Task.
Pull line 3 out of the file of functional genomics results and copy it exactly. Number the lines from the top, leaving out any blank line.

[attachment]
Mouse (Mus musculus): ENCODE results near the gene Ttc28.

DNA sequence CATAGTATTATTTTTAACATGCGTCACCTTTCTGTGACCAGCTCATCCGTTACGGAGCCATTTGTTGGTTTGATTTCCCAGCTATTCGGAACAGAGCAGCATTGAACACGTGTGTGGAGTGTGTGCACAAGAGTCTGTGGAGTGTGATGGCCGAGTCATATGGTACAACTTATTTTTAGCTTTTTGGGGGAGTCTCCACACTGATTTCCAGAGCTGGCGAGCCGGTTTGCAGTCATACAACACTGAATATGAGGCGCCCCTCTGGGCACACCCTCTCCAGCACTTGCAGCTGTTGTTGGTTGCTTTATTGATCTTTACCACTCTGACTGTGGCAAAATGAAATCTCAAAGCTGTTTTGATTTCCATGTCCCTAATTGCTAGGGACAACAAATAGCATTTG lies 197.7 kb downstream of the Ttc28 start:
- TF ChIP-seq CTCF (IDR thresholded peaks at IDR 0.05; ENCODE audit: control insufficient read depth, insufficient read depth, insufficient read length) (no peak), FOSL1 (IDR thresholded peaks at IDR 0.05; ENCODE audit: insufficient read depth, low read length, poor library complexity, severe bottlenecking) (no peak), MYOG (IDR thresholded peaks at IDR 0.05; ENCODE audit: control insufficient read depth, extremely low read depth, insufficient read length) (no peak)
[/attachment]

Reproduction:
- TF ChIP-seq CTCF (IDR thresholded peaks at IDR 0.05; ENCODE audit: control insufficient read depth, insufficient read depth, insufficient read length) (no peak), FOSL1 (IDR thresholded peaks at IDR 0.05; ENCODE audit: insufficient read depth, low read length, poor library complexity, severe bottlenecking) (no peak), MYOG (IDR thresholded peaks at IDR 0.05; ENCODE audit: control insufficient read depth, extremely low read depth, insufficient read length) (no peak)